Simultaneous Measurement of Contraction and Calcium Transients in Stem Cell Derived Cardiomyocytes

Annals of Biomedical Engineering, Oct 2017

Induced pluripotent stem cell derived cardiomyocytes (iPSC-CM) provide a powerful platform for disease modeling and drug development in vitro. Traditionally, electrophysiological methods or fluorescent dyes (e.g. calcium) have been used in their functional characterization. Recently, video microscopy has enabled non-invasive analysis of CM contractile motion. Simultaneous assessments of motion and calcium transients have not been generally conducted, as motion detection methods are affected by changing pixel intensities in calcium imaging. Here, we present for the first time a protocol for simultaneous video-based measurement of contraction and calcium with fluorescent dye Fluo-4 videos without corrections, providing data on both ionic and mechanic activity. The method and its accuracy are assessed by measuring the effect of fluorescence and background light on transient widths and contraction velocity amplitudes. We demonstrate the method by showing the contraction-calcium relation and measuring the transient time intervals in catecholaminergic polymorphic ventricular tachycardia patient specific iPSC-CMs and healthy controls. Our validation shows that the simultaneous method provides comparable data to combined individual measurements, providing a new tool for measuring CM biomechanics and calcium simultaneously. Our results with calcium sensitive dyes suggest the method could be expanded to use with other fluorescent reporters as well.

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Simultaneous Measurement of Contraction and Calcium Transients in Stem Cell Derived Cardiomyocytes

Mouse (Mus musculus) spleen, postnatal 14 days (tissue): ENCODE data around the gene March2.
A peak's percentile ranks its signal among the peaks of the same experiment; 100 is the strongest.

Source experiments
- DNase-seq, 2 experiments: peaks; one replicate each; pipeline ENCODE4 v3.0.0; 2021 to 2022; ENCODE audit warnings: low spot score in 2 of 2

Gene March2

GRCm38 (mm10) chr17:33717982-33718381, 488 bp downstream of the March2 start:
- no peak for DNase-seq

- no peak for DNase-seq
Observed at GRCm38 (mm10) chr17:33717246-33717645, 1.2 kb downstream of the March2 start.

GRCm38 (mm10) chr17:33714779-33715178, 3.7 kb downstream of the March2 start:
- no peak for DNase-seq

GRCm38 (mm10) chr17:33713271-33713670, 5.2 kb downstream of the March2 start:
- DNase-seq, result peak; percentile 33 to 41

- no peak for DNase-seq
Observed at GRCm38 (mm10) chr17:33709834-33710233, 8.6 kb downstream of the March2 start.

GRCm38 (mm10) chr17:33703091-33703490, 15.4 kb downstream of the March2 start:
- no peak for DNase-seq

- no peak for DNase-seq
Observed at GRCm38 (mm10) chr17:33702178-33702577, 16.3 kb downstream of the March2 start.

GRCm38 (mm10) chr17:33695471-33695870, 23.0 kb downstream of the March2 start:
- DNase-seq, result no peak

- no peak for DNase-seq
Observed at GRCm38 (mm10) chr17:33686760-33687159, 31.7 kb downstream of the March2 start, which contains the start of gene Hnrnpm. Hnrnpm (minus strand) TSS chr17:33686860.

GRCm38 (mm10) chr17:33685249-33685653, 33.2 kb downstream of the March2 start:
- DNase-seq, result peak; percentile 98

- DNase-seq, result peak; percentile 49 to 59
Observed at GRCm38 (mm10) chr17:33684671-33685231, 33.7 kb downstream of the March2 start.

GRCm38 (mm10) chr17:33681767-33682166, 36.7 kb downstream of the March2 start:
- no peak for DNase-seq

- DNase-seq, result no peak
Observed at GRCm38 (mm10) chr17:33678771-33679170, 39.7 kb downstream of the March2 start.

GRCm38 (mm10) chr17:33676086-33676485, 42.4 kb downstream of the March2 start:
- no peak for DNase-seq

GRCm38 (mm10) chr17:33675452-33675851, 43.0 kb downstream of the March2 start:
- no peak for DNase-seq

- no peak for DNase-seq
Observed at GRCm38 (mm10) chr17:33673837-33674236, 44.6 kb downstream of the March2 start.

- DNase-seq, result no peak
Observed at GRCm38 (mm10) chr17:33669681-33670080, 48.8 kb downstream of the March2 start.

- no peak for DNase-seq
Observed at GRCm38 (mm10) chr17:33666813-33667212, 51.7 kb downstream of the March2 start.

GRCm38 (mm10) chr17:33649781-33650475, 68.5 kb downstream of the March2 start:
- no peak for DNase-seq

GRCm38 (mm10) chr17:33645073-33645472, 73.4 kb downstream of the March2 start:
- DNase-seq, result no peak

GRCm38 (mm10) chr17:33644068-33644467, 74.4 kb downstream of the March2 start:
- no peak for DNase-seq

Simultaneous Measurement of Contraction and Calcium Transients in Stem Cell Derived Cardiomyocytes 0 Heart Hospital, Tampere University Hospital , Tampere , Finland 1 BioMediTech Institute and Faculty of Medicine and Life Sciences, University of Tampere , Tampere , Finland 2 and Faculty of Biomedical Sciences and Engineering, Tampere University of Technology , Korkeakoulunkatu 10, 33720 Tampere , Finland. Electronic mail: 3 BioMediTech Institute and Faculty of Biomedical Sciences and Engineering, Tampere University of Technology , Korkeakoulunkatu 10, 33720 Tampere , Finland -Induced pluripotent stem cell derived cardiomyocytes (iPSC-CM) provide a powerful platform for disease modeling and drug development in vitro. Traditionally, electrophysiological methods or fluorescent dyes (e.g. calcium) have been used in their functional characterization. Recently, video microscopy has enabled non-invasive analysis of CM contractile motion. Simultaneous assessments of motion and calcium transients have not been generally conducted, as motion detection methods are affected by changing pixel intensities in calcium imaging. Here, we present for the first time a protocol for simultaneous videobased measurement of contraction and calcium with fluorescent dye Fluo-4 videos without corrections, providing data on both ionic and mechanic activity. The method and its accuracy are assessed by measuring the effect of fluorescence and background light on transient widths and contraction velocity amplitudes. We demonstrate the method by showing the contraction-calcium relation and measuring the transient time intervals in catecholaminergic polymorphic ventricular tachycardia patient specific iPSC-CMs and healthy controls. Our validation shows that the simultaneous method provides comparable data to combined individual measurements, providing a new tool for measuring CM biomechanics and calcium simultaneously. Our results with calcium sensitive dyes suggest the method could be expanded to use with other fluorescent reporters as well. Biomechanics; Fluorescence; Motion analysis ABBREVIATIONS CaPIV CD INTRODUCTION Cardiovascular diseases represent the leading cause of death globally. Additionally, adverse effects of cardioactive and non-cardiac drugs remain the most common reason for market withdrawal. Induced pluripotent stem cell derived cardiomyocytes (iPSCCM) have presented a promising platform for both disease modeling and drug development with healthy and patient specific cells. These studies have been traditionally done using electrical measurements, while methods for measuring mechanical function of cells without extensive instrumentation have only recently been emerging. High throughput methods for drug screening with iPSC-CMs are needed, as the large variability in electrophysiological results regarding iPSC-CM bring about the need for a greater number of experiments.15 These methods could be used in addition for development of personalized therapy for genetic cardiac diseases, such as catecholaminergic polymorphic ventricular tachycardia (CPVT).10 2017 The Author(s). This article is an open access publication The commonly used methods for analyzing electrophysiological functions of cardiomyocytes (CM) include calcium imaging,18 patch clamping8,11 and microelectrode array11 studies. However, these measurements often require manual operation by trained personnel and thus are not well suited towards highthroughput applications. In addition, while the ionic function they measure control the mechanical function of the CMs, the resulting signals do not relate directly to the resulting biomechanics that is the actual CM functional aspect. CM biomechanics has traditionally been measured in vitro using atomic force microscopy,19 mechanical transduction with microposts4,22 and traction force microscopy.21 Video-based methods have been developed and studied by us1,2,9 and by several other groups.6,7,14 As the method is non-invasive and has easy to use instrumentation, video analysis has good high-throughput capabilities. Calcium imaging can be used as a powerful tool for high throughput profiling of drug responses in vitro. In CMs, calcium plays a key role as a second messenger of excitation contraction coupling. Drug effects are reflected as changes in calcium transient profile. With fluorescent calcium reporter dyes, either small molecule or genetically encoded, it is possible to visualize and record calcium fluxes inside CMs. Special high throughput imaging apparatuses, for example Hamamatsu FDSS,3 allow simultaneous reading of calcium transients from up to hundreds of samples. These platforms can be used to study several disease models and drugs in a short time period compared to conventional microscopes. High content screening produces large amount of data, which require automated software for handling and analyzing the massive amounts of data.17 The major benefit of human iPSC (hiPSC) in CM studies is their power to provide CMs from specific phenotypes. Here CPVT cells was selected as targeted application example for our novel methodology. CPVT is a rare but severe inherited cardiac disease in structurally normal hearts, which may lead to sudden cardiac death. CPVT patients experience arrhythmias during mental or physical stress. CPVT is associated with mutations in RYR2 gene, coding for cardiac ryanodine receptor (RYR), among few other diseaseassociated genes. Therapy includes drug treatment with beta-blockers, implantable cardiac defibrillators or left cardiac sympathetic denervation.23 The calcium abnormalities arising from mutations in RYR2 reflect to contractile motion of CMs. Therefore, CPVT specific iPSC-CMs are interesting platform to study not only calcium kinetics but also the contractile motion simultaneously. So far, the ionic and mechanical functions have been studied simultaneously using specific platforms, such as on microposts.4,22 Video-based measurements, however, do not require such systems: microscopes and video cameras are typical laboratory instruments, which as such enable video-based measurements. Methods to provide combined ionic and biomechanic assessment of the CMs could offer novel avenues to look into disease mechanisms and drug effects. Previously, it has not been able to track motion in bright field microscopy simultaneously with fluorescent reporters due to the effects of fluorescent induced changes in pixel intensity on the motion detection methods. In previous studies the fluorescence background has been subtracted from images with mixed phase-contrast and fluorescence.6 In another study, calcium reporter GCaMP6f –gene was used and simultaneous measurement was conducted with computed local intensity normalization in each interrogation window to counteract the effect of the intensity changes.7 In this study, we combine concurrent calcium imaging with our previously developed video analysis method, which uses minimum quadratic difference (MQD) based particle image velocimetry (PIV) and assess biomechanical and ionic function simultaneously from videos of fluorescent calcium imaging. As in the MQD method we used1 sets equal weight to all image pixels,5 we hypothesized that the method could work also in calcium imaging by increasing background lighting conditions to make motion more visible. To verify our hypothesis, consecutive frames with fluorescent calcium dye excitation and transmission channels were measured with two background light levels. We validated the method by comparing contraction and calcium transient widths as well as PIV amplitudes from frames with and without the fluorescent excitation, and with and without background light. We demonstrated the method by measuring the relation of contraction and calcium in wild type (WT) and CPVT cells, and calculated the time interval between the maximum signal onset and offset rates of change in both signals. MATERIALS AND METHODS Patient-Specific Human iPSC Lines Details on hiPSC culturing and CM differentiation are available in supplements. In this study both normal control CMs and diseased CMs prone to arrhythmias were used. The diseased CPVT cells were derived from patients having mutations in RYR2 gene, associated with structural changes in RYR, resulting in abnormal release of Ca2+ from sarcoplasmic reticulum and increased ventricular arrhythmias when heart rate increases. Two CPVT patient specific hiPSC lines were used: UTA.05605.CPVT carrying exon 3 deletion and UTA.05404.CPVT carrying V4563F mutation in RYR2 gene (referred to as CPVTa and CPVTb respectively). UTA.04602.WT cell line was used as a control. The collection of biopsies for generating patient specific hiPSC lines was approved by the ethical committee of Pirkanmaa Hospital District (Aalto-Seta¨ l a¨ R08070) and written informed consent was obtained from all the donors. Imaging Protocol Details on imaging protocol are available in supplements. CMs plated on glass coverslips were loaded with Fluo-4 AM. Imaging was done using Olympus IX71 inverted microscope with Polychrome V and TH4-200 light sources and Andor iXon 885 EMCCD camera. Cells were perfused with warmed (37 C) perfusate medium. Two channels were recorded consecutively: the Olympus light source was turned on to obtain video image while still being able to discern Ca2+ fluctuations. The recording process is illustrated in Fig. 1a. In total, 25 videos were recorded: 7 CPVTa, 5 CPVTb and 13 WT videos. The recordings were all baseline measurements. Video Data Processing The obtained recordings, consisting of video imaging and calcium imaging data with light source off and on, were categorized and processed. The region of interest for each recording was selected based on both intensity of the calcium fluctuations and observed motion. MQD based PIV, as described previously,1,2,9 was used for determining velocity vector fields in the video image series. The process was applied to both transmission and calcium imaging with background light on, resulting in two series of velocity vector fields from which motion signals are calculated: one from the frames with only visible light—traditional PIV measurement—and another from the frames with fluorescent emission of calcium indicator, defined as calcium PIV (CaPIV). Only the frames with light source on were included in these sets. Calcium signals were calculated from the pixel intensity in each frame. With respect to the light source status, two consecutive data series were obtained: calcium with fluorescent light from Polychrome V—Ca (dark)—and calcium with light from both Polychrome V and Olympus TH4-200 (transmission) - Ca (bright). With this method, four signal types were obtained—two from both modalities: calcium and motion. The process is illustrated in Fig. 1a. Using our previously described method, shortly, the directional motion signals indicating contraction and relaxation velocities were obtained from velocity vector fields by determining a CM beating focus point. The motion directed towards it was defined as radial movement and the perpendicular motion as tangential, resulting in motion signals. As opposed to the previous article, each vector was divided in these components with respect to their location. The same region of interest was used for calcium imaging. Further, contraction signals were calculated from the motion signals by integration with respect to time. Linear detrending was applied to the resulting signals to correct the baseline. As a non-ratiometric dye was used and absolute contraction amplitude was not assessed, calcium, contraction and motion signals were all normalized to interval [ 0,1 ] by linear rescaling for visualization. The motion signal baseline was then set to zero, with contraction being positive and relaxation negative. For calcium and contraction signals, one beat long crosscorrelation based averaged signal templates were calculated, as described earlier.2 The averaging was synchronized based on the maximum rate of change during the onset of the contraction or transient. A correlation coefficient of 0.5 was used to exclude only the most abnormal beats. Signal Comparison The similarity of the recorded signals was measured by determining parameters describing the waveform widths and amplitudes. The duration of the contraction in the templates was characterized by calculating contraction duration (CD) parameters and the duration of calcium by calcium transient duration (CTD) parameters. The durations at percentages of the maximum peak height were defined as shown in Fig. 1b—an approach similar to characterization of action potentials. The used parameters were CD10, CD25, CD50, CD80 and CD90, representing the width of the peak at each percentage measured from the peak in each waveform. For calcium, the same CTD parameters were determined, respectively. Temporal differences between the contraction and calcium transient were measured using the combined signals from the maximum rate of change in the onset and offset of CaPIV and Ca (bright). As the calcium transients may have several peaks of different heights, this approach was selected instead of comparing the time difference between peaks themselves. Statistics Mean values and standard deviations of CDs and CTDs, as well as temporal differences between contraction and calcium were calculated. CDs and CTDs were tested against each other using a two-sample t test with all combinations of PIV, CaPIV, Ca (dark) and Ca (bright). In addition, durations from WT cell videos (n = 13) were tested against those measured from CPVT cell videos (CPVTa n = 7, CPVTb n = 5) regarding all combinations of signal types from the same modality—calcium and motion. Waveform amplitude similarity was determined by calculating the symmetric mean absolute percentage error of contraction motion velocity magnitudes of each contraction in PIV and CaPIV signals. Linear regression was used to map width parameters against the other signal types, and their similarity was estimated using linear regression R2 parameter. P-values below 0.05 were considered statistically significant. The statistical analysis was performed in MATLAB R2014a, The Mathworks, Inc. RESULTS Beating Characteristics For WT, the average beating rate was 22 beats per min with a ± 10.8 standard deviation. For CPVTa and CPVTb the values were 20.7 ± 12.9 and 12.2 ± 5.6 beats per min, respectively. The number of beats in CPVT videos were lower than in WT videos as some videos only had two beats with the background light on/off. Representative Signals Representative signals with synchronized motion (CaPIV) and calcium signals (Ca (bright)) were calculated. For each cell line, both motion and contraction signals are shown with overlaid calcium transients in Fig. 2. In motion signals (left side), an upward peak signifies contractile and downward peak relaxation movement velocity. Motion signal is used for illustrating the fine details of the movement. Contraction signal (right side)—the integral of the motion signal with respect to time—shows displacement during a contraction. The contraction signal enables easier comparison of calcium and contraction. For this illustration, the signals were linearly normalized separately for visualization. In the visual inspection of the displacement and calcium signals from studied WT cell populations, contraction started only after increase in calcium transient had started. Contraction signals typically had a steeper offset slope than calcium, which had a longer tail, and started to fall slightly earlier. In CPVTa cells, in some signals motion followed the calcium transient with a longer delay than in WT. No evident afterdepolarizations or tailing of calcium was present in the signals. In CPVTb, the contraction signal started to fall slightly later than the calcium transient. Method Validation The simultaneous recording method was validated by comparing signals obtained from PIV (motion from videos without fluorescence), CaPIV (motion from videos with fluorescence), Ca (bright) (calcium with background light) and Ca (dark) (without background light) signals. CTD parameters from the two calcium signals, CD parameters from the two contraction signals, and amplitudes from the two motion velocity signals were calculated. PIV and CaPIV did not show statistically significant differences between the means of CD parameters. This can be seen in Fig. 3, where the overlaid CaPIV (in blue) and PIV (red) show a very similar curve, with minor deviations showing near the baseline. Similarly, Ca (bright) and Ca (dark) did not exhibit significant differences in CTD parameters. This indicates that no major differences were induced by the change in lighting to enable the combined signal measurement. The symmetric mean absolute percentage errors between PIV and CaPIV contraction velocity amplitudes were calculated for the contractions in each recording. The difference was found to be 6.42 ± 3.44% in WT, 4.11 ± 5.01% in CPVTa and 2.73 ± 1.57% in CPVTb. The total error for all recordings was 5.04 ± 3.87%. Assessment of Cell Line Functions Using Simultaneous Contraction and Calcium Contraction and Calcium Signal Characteristics The widths of the contraction peak in CaPIV and the calcium transient Ca (bright) in the simultaneous measurement were characterized by parameters indicating their duration at percentages of the peak maximum height. The CD- and CTD-parameters were calculated at signal levels 10, 25, 50, 80 and 90 and shown in Table 1. In both CD and CTD parameters, the standard deviation was very high indicating high variance within the cell lines. Similarity of Signals Between Modalities Linear regressions between pairs of contraction/calcium transient durations for the four different signals were calculated. The results are shown in Table 2. Pairs of the same modality (leftmost tables) 0 1 D C s s s m m m 570 414 415 ± ± ± show high R2 values: PIV exhibits very high coefficient of determination (R2) values with CaPIV in both WT and CPVT cells. Only in CD90 the value of CPVTb R2 was below 0.9. Likewise, high R2 values were obtained from regression between Ca (bright) and Ca (dark) even though the signals were not concurrent like motion signals. In calcium, R2 values below 0.9 were seen in CPVTa CTD25 and CTD90, and a relatively low value in CTD10 of CPVTb. Low R2 values were typically seen in cross-modality pairs near the baseline (CD/CTD80 and CD/CTD90), especially in CPVTa. These results indicate the simultaneous measurement works well—the signals of the same modality are indeed very similar in shape. Further, the simultaneous motion and calcium measurements show a disconnection of calcium and motion in CPVT lines—especially CPVTa—which is not evident in calcium measurements. Calcium-Motion Coupling The concurrent calcium-contraction measurement allows the measurement of synchronicity in calcium and motion dynamics. Here, we looked at the temporal differences between these signals by calculating the time points of maximum rate of change in the onsets and offsets of calcium transient and motion from Ca (bright) and CaPIV, respectively. The obtained values are shown in Table 3. Positive time values in onset and offset indicate that motion signal is following the calcium transient. Some negative values in offset were obtained indicating that motion reached its peak relaxation velocity before maximum calcium decline velocity. In Table 3 this is indicated by large standard deviation compared to the offset value especially for CPVTa. Although CPVTa shows a higher onset and CPVTb a higher offset in mean times, the findings are not statistically significant due to the large variability. Also these results reveal that CPVTa and CPVTb show different contractioncalcium coupling dynamics from WT but also different from each other. The difference between the means of motion and calcium signal parameters was statistically significant in WT in all parameters (p < 0.05 in CD/CTD10, p < 0.01 in the remaining parameters), but not in CPVTa or CPVTb. This finding shows that measurements of motion and calcium provide complementary information and insight on the Ca2+ and contraction coupling dynamics. When comparing the cell lines, the motion modalities PIV and CaPIV did not exhibit significant differences between the contraction durations of WT and CPVT cell lines. However, calcium modalities Ca (bright) and Ca (dark) showed significant differences Linear regression between the contraction (CD)/calcium transient durations (CTD) at percentages of the maximum peak height (10, 25, 50, 80 and 90) for each pair of measured signals. Mean time differences and standard deviations between the calcium transient and contraction in different cell lines, in milliseconds. The differences between cell lines are not statistically significant. WT 163 ± 132 ms 40 ± 91 ms CPVTa 238 ± 136 ms 24 ± 142 ms CPVTb 126 ± 102 ms 113 ± 75 ms between means of WT and CPVTb in CTD80 and CTD90. Neither calcium nor motion modalities displayed significant differences between WT and CPVTa. DISCUSSION We developed and demonstrated a method for simultaneous CM motion and calcium transient recording from fluorescent videos. The method uses simultaneous application of both transmission and fluorescent light source. In traditional methods the calcium based fluorescent signal could represent a source of error for PIV analysis and further, the brightfield imaging could affect the calcium imaging transients. We tested the method susceptibility to both error sources by separating these factors with interlacing brightfield and fluorescent video frames and observed that a simultaneous measurement of calcium and contraction is feasible. We recorded consecutive frames of brightfield imaging and calcium fluorescent imaging in iPSC-CMs on video, with background light on and off. Four different signals were obtained: motion from brightfield video (PIV), motion from video with fluorescence (CaPIV), calcium imaging without background light (Ca (dark)) and calcium imaging with background light (Ca (bright)). We characterized the signals for both validation and demonstration of the method. With this procedure, we aimed to demonstrate that CM contraction could be quantified reliably while running a simultaneous fluorescent measurement. Further, we demonstrated the usefulness of the simultaneous measurement by comparing the calcium and contraction signals, calculating time intervals between calcium and motion, and analyzing the differences between WT and two different CPVT cell lines. Effect of Fluorescent Light on Motion Analysis Previously, the intensity changes caused by fluorescence have prevented simultaneous motion measurements. MQD, however, does not put emphasis on bright pixels thus making it a plausible method for the task. Our results show that the intensity fluctuation effect by fluorescent light is negligible to both timing and magnitude of the motion signal. This is the first time such measurement and assessment of accuracy have been done without using corrections with a fluorescent dye. Our results indicate that MQD based analysis of CM motion is minimally affected by the presence of a fluorescence based measurement. In t-tests, there were no significant differences between the means of measured CD parameters. The R2 values in linear regression studies between normal brightfield PIV and CaPIV with fluorescence were very high in all three cell lines indicating the very low impact of fluorescence presence. There were small differences in the lower parts of the peaks as well as a minor 5% difference in magnitudes of contraction velocities. We believe this measurement setup allows measuring of motion with a variety of different fluorescent indicators, as long as movement is present. Determining a sufficient level of lighting for the measurements may be a key factor in the acquisition of two simultaneous high quality recordings. Effect of Bright Light on Calcium Imaging Applying transmission light had only small effect on the calcium imaging waveforms. In linear regression analysis, high R2 values were obtained between Ca (bright) and Ca (dark), in all three cell lines. However, in CPVT some lower regression values were obtained due to a number of possible factors: calcium transients Ca (bright) and Ca (dark) were not from the same beats, the number of recorded cells in CPVT lines was low and as the beating rate was lower, the number of beats in each signal was smaller than in WT. As illustrated in the CPVTa signals shown in Fig. 2, the calcium transients could have multiple small peaks (i.e. arrhythmias/abnormal transients) making the direct comparison of peak width parameters difficult. For WT cells, the peaks were more regular and Ca (bright) and Ca (dark) were both capable of characterizing the cell lines similarly, as shown in t-tests. Ca (dark) and Ca (bright) amplitudes were not compared, as the comparison would not have been valid due to the bleaching of fluorescent dye during the measurement. Moreover, it is evident that increased background light increases the background noise level in fluorescence measurement. However, sufficient transmission light or constant fluorescent light is needed for detection of motion signal from the video. At the same time, the fluorescent emission of the dye should be strong enough to be detected while the transmission video is acquired. Increasing the light intensity or exposure time of the sample may not be the best solutions since they result in higher photobleaching of fluorophores and slower frame rates. Ratiometric dyes have different emission spectra for bound and unbound states with the indicated ion, for example with Fura-2. Therefore, it takes two consecutive channel recordings to capture the ratio between these states, which takes longer and results in lower frame rates in acquisition. In this case, as an additional channel for brightfield video is measured, non-ratiometric dyes, such as Fluo-4, are better since their emission needs to be recorded only on one wavelength rather than ratiometric dyes. The results indicate that in calcium studies, with a focus on the waveforms instead of absolute Ca2+ concentration, it is feasible to apply also the brightfield light to obtain additional information on the mechanical activity without affecting the calcium measurement. Cell Line Differences There was no statistically significant differences in ttests between motion in WT and CPVT cell lines when considering PIV or CaPIV. CPVT cells typically present arrhythmias under adrenergic stimulation, but as only the baseline beating is analyzed here, the motion signals correspond to those of WT. These results would indicate that the CPVT cells do not directly exhibit beating phenotypes different from WT cells at baseline conditions. Earlier, using PIV we have found differing beating phenotypes in LQT cells, but of course also the clinical presentation of the diseases are different.9 Ca (bright) and Ca (dark) showed statistically significant differences between WT and CPVTb in CTD80 and CTD90, but not between WT and CPVTa. These differences could be caused by a higher variation in diastolic calcium levels in CPVTb caused by a leakage of calcium through RYRs in the cells. However, the amplitude of these diastolic events is so low compared to the actual calcium peak so there were no differences in the parameters associated with the higher parts of the peak (i.e. CTD10). The combination of motion and calcium measurements showed a varying disconnection of the two, as shown by the R2 values (Table 2) especially for CPVTa. The most prevalent cause for CPVT lies in mutations in RYR2 gene coding for RYR.20 It is located at the membrane of sarcoplasmic reticulum in CMs and acts as a channel releasing calcium from sarcoplasmic reticulum to cytosol. Mutations in RYR2 cause spontaneous calcium leakage through the channel and altered calcium transients inside CMs.13 In CPVTb population, which carries a V4653F mutation in RYR, the substituted amino acid is located in the channel domain of the protein.16 It is thought to be a gain-of-function point mutation, as most of the RYR mutations, and alter the channels sensitivity or permeability to calcium ions.23 CPVTa population, which carries an exon 3 deletion, has the structural defect on the cytosolic part of the protein in the N-terminal domain and is associated with more severe clinical outcome.12 The difference in the nature of these two mutations could explain the differences in our results. The disconnection between calcium and beating motion could be related to the earlier finding by Tang et al. where the exon 3 deletion was found to be resulting in an abnormal termination of calcium release through the RYR.24 Simultaneous Calcium and Motion Measurements The combined simultaneous recording of motion and calcium as shown here provides new tools for studying the CM contraction mechanism. In t-tests between motion and calcium modalities, statistical differences were seen in WT cell lines, but not in CPVTa/CPVTb. The lack of statistical difference between motion and calcium in CPVT was surprising and it may again be caused by the low number of recorded cells or more heterogeneous beating patterns and calcium transients. In linear regression analysis of motion and calcium modalities, represented in Table 2, CPVTa had lower R2 values than WT and CPVTb: there was practically no relation between the measurements in peak parameters characterizing the low amplitudes. Mean time differences of signal onset and offset rate of change maxima did not show statistically significant differences between the cell lines due to high variability and low number of cells measured. However, CPVTa did show indication of longer time intervals between calcium and motion in onset, and CPVTb in offset. Overall, the results indicate that calcium and motion go hand in hand as is expected, but one cannot directly be deduced from the other. Although the low correlation values in CPTVa may be caused by the low number of samples, high correlation values were not present for WT either where the sample number was higher. This reinforces the idea that even if Ca2+ is the driving force in CM contraction, calcium measurement alone cannot be used to describe the mechanical function in full detail. Further, motion alone does not necessarily reflect the ionic functions, emphasizing the need for the combined method suggested here as a new tool for CM analysis. Method Advantages Video-based measurements are minimally invasive and have low instrumentation requirements. These aspects make them a feasible candidate for highthroughput studies. For laboratories, this method can be used in conjunction with other studies, as microscopes and video cameras are mainstay laboratory equipment. The threshold for including contraction measurements in studies is lower than measurements with other methods, because no additional equipment is needed. Combining the method with fluorescent beads, substrate deformation and thus contraction force could be measured as well. While here we have considered individual cells and small clusters, the method should be applicable for larger samples of cardiac tissue, as long as 2-dimensional approach is still feasible. As we have shown here, the possibility of measuring CM contraction from calcium imaging data also enables revisiting previous studies and expanding on their results. Study Limitations and Sources of Error To validate the method we used interlaced video. The time difference between PIV and CaPIV videos—by being consecutive frames and the relatively low frame rate—must be taken into account when estimating their differences and similarities. The frame interlacing produces intrinsic time differences of 21.7 and 8.8 ms for our minimum frame rate 46 and maximum frame rate 114, respectively. A higher frame rate with slow beating cells would give a more accurate reading. However, the observed differences between normal brightfield PIV and fluorescence CaPIV were small, indicating that MQD-based motion measurements are minimally obstructed by fluorescence signals. We have previously explored waveform averaging in brief,2 suggesting a frame rate of 60. Further studies with a higher frame rate and more beats per video would better quantify the difference in amplitudes for measurements where absolute precision of magnitude is required. Due to the low number of recordings, the findings related to the disconnection between calcium and motion in CPVT cells should be considered tentative. A study focusing on calcium-motion coupling in CPVT cells is required for reliability. In this study, CMs were cultured on glass coverslips where their morphology is different from mature human CMs. Therefore, results may be different using i.e. patterned CMs. However, our method should be applicable to those studies also. Our method uses simultaneous optimized transmission and fluorescent light sources. The results showed that the added light source had very small effect on the detected fluorescent signal. However, the method is producing additional light load to the fluorescent dye and cells and thus photobleaching of the dye and phototoxicity should be considered. As our method uses no fluorescent signal background correction, it is straightforward to compute and free from possible correction errors. CONCLUSION We have developed and evaluated a protocol for simultaneous calcium and motion signal measurement. By measuring the same motion from videos with and without fluorescence, we were able to validate and quantify the accuracy of a simultaneous measurement. Our results show that MQD based PIV is minimally affected by fluorescence. Furthermore, by measuring the calcium transients with and without background light, we showed that simultaneous brightfield imaging causes minimal interference to the calcium measurement. This is the first time simultaneous measurements of video-based CM motion with fluorescent dye based calcium transients are conducted without fluorescent video background corrections. It opens a new avenue to study the simultaneous ionic and biomechanical functions and the differences in their dynamics. Our demonstration of simultaneous measurement implies that combined imaging is applicable also with other fluorescent reporters. Combining the measurement of motion would provide an additional layer of information for fluorescence studies. All these will open a new door to greater understanding of electromechanical coupling in CM contraction, disease mechanisms and drug effects. ELECTRONIC SUPPLEMENTARY MATERIAL The online version of this article (doi: 10.1007/s10439-017-1933-2) contains supplementary material, which is available to authorized users. ACKNOWLEDGMENTS We would like to thank Kim Larsson (BioMediTech Institute and Faculty of Medicine and Life Sciences, University of Tampere, Tampere, Finland) for technical support. The study was funded partly by personal research grants from Finnish Cultural Foundation Pirkanmaa regional fund and Paavo Nurmi Foundation, and Human Spare Parts project funded by Finnish Funding Agency for Technology and Innovation (TEKES). 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A. Ahola, R.-P. Pölönen, K. Aalto-Setälä, J. Hyttinen. Simultaneous Measurement of Contraction and Calcium Transients in Stem Cell Derived Cardiomyocytes, Annals of Biomedical Engineering, 2017, 1-11, DOI: 10.1007/s10439-017-1933-2